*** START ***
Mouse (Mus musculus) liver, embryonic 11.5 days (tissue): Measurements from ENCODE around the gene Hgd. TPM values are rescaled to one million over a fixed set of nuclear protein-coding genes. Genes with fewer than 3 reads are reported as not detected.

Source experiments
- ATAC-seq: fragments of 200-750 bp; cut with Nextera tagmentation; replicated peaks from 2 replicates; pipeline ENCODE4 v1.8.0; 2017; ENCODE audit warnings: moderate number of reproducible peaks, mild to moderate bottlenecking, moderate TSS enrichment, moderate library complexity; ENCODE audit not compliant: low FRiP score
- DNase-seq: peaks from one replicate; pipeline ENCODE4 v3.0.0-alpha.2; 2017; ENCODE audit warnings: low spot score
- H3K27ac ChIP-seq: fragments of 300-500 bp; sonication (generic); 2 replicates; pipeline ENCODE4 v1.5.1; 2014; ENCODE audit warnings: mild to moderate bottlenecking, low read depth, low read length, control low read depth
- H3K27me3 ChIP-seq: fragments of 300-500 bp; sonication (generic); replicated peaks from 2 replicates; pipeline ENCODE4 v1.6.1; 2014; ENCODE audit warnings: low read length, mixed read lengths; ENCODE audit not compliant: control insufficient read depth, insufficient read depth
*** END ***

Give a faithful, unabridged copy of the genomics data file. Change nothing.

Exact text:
Mouse (Mus musculus) liver, embryonic 11.5 days (tissue): Measurements from ENCODE around the gene Hgd. TPM values are rescaled to one million over a fixed set of nuclear protein-coding genes. Genes with fewer than 3 reads are reported as not detected.

Source experiments
- ATAC-seq: fragments of 200-750 bp; cut with Nextera tagmentation; replicated peaks from 2 replicates; pipeline ENCODE4 v1.8.0; 2017; ENCODE audit warnings: moderate number of reproducible peaks, mild to moderate bottlenecking, moderate TSS enrichment, moderate library complexity; ENCODE audit not compliant: low FRiP score
- DNase-seq: peaks from one replicate; pipeline ENCODE4 v3.0.0-alpha.2; 2017; ENCODE audit warnings: low spot score
- H3K27ac ChIP-seq: fragments of 300-500 bp; sonication (generic); 2 replicates; pipeline ENCODE4 v1.5.1; 2014; ENCODE audit warnings: mild to moderate bottlenecking, low read depth, low read length, control low read depth
- H3K27me3 ChIP-seq: fragments of 300-500 bp; sonication (generic); replicated peaks from 2 replicates; pipeline ENCODE4 v1.6.1; 2014; ENCODE audit warnings: low read length, mixed read lengths; ENCODE audit not compliant: control insufficient read depth, insufficient read depth